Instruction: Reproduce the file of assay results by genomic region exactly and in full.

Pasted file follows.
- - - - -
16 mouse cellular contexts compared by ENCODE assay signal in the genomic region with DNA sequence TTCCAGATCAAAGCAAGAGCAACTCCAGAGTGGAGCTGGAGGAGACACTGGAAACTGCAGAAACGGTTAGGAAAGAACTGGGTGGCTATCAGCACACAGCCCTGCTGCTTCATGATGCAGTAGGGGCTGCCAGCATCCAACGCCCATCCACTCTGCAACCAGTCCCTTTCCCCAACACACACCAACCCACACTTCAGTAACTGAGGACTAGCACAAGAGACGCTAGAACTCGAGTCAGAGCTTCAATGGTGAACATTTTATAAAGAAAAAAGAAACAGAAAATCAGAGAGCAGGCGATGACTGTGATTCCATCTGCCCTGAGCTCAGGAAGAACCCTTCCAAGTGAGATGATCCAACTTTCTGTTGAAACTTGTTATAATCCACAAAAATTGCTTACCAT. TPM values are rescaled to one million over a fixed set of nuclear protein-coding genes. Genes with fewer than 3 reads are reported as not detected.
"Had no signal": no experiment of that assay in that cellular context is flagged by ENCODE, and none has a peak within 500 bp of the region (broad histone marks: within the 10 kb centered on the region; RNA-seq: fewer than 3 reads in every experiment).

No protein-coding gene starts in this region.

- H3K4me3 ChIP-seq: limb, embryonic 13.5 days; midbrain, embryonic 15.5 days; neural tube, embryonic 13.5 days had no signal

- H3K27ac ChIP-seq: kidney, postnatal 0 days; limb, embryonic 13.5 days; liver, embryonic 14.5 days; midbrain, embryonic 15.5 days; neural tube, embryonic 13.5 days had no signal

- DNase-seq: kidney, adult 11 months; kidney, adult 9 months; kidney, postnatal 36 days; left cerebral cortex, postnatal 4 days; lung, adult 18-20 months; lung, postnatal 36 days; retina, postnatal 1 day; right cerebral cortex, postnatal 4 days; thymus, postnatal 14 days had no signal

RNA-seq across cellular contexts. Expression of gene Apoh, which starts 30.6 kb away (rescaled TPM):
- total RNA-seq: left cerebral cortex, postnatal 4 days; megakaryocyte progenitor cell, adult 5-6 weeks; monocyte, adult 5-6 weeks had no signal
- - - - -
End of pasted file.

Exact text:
16 mouse cellular contexts compared by ENCODE assay signal in the genomic region with DNA sequence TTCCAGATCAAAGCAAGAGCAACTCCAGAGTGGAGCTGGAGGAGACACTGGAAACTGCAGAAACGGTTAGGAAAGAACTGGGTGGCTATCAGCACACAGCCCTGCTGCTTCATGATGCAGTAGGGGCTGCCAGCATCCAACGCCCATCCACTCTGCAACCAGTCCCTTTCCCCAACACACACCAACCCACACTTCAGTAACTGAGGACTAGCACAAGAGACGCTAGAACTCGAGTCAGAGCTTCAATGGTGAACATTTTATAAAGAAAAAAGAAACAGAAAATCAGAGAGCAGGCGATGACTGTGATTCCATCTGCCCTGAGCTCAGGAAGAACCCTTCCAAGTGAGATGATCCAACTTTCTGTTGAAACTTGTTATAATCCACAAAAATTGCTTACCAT. TPM values are rescaled to one million over a fixed set of nuclear protein-coding genes. Genes with fewer than 3 reads are reported as not detected.
"Had no signal": no experiment of that assay in that cellular context is flagged by ENCODE, and none has a peak within 500 bp of the region (broad histone marks: within the 10 kb centered on the region; RNA-seq: fewer than 3 reads in every experiment).

No protein-coding gene starts in this region.

- H3K4me3 ChIP-seq: limb, embryonic 13.5 days; midbrain, embryonic 15.5 days; neural tube, embryonic 13.5 days had no signal

- H3K27ac ChIP-seq: kidney, postnatal 0 days; limb, embryonic 13.5 days; liver, embryonic 14.5 days; midbrain, embryonic 15.5 days; neural tube, embryonic 13.5 days had no signal

- DNase-seq: kidney, adult 11 months; kidney, adult 9 months; kidney, postnatal 36 days; left cerebral cortex, postnatal 4 days; lung, adult 18-20 months; lung, postnatal 36 days; retina, postnatal 1 day; right cerebral cortex, postnatal 4 days; thymus, postnatal 14 days had no signal

RNA-seq across cellular contexts. Expression of gene Apoh, which starts 30.6 kb away (rescaled TPM):
- total RNA-seq: left cerebral cortex, postnatal 4 days; megakaryocyte progenitor cell, adult 5-6 weeks; monocyte, adult 5-6 weeks had no signal